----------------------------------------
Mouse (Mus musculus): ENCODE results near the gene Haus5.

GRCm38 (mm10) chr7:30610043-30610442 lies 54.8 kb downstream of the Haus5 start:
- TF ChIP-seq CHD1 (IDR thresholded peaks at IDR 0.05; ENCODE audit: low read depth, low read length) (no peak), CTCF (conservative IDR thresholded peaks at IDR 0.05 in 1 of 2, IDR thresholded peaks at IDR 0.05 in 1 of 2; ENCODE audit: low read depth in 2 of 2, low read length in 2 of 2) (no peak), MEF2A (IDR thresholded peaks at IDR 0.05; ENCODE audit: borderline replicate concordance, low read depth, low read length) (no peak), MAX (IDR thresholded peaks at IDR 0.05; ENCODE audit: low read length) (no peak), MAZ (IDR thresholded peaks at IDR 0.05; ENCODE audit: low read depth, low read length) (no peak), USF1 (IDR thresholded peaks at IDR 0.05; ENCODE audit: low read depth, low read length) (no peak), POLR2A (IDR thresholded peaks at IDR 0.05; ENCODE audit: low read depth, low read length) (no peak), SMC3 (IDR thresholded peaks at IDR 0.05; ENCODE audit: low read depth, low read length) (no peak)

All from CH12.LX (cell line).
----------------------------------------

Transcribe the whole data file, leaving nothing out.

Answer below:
Mouse (Mus musculus): ENCODE results near the gene Haus5.

GRCm38 (mm10) chr7:30610043-30610442 lies 54.8 kb downstream of the Haus5 start:
- TF ChIP-seq CHD1 (IDR thresholded peaks at IDR 0.05; ENCODE audit: low read depth, low read length) (no peak), CTCF (conservative IDR thresholded peaks at IDR 0.05 in 1 of 2, IDR thresholded peaks at IDR 0.05 in 1 of 2; ENCODE audit: low read depth in 2 of 2, low read length in 2 of 2) (no peak), MEF2A (IDR thresholded peaks at IDR 0.05; ENCODE audit: borderline replicate concordance, low read depth, low read length) (no peak), MAX (IDR thresholded peaks at IDR 0.05; ENCODE audit: low read length) (no peak), MAZ (IDR thresholded peaks at IDR 0.05; ENCODE audit: low read depth, low read length) (no peak), USF1 (IDR thresholded peaks at IDR 0.05; ENCODE audit: low read depth, low read length) (no peak), POLR2A (IDR thresholded peaks at IDR 0.05; ENCODE audit: low read depth, low read length) (no peak), SMC3 (IDR thresholded peaks at IDR 0.05; ENCODE audit: low read depth, low read length) (no peak)

All from CH12.LX (cell line).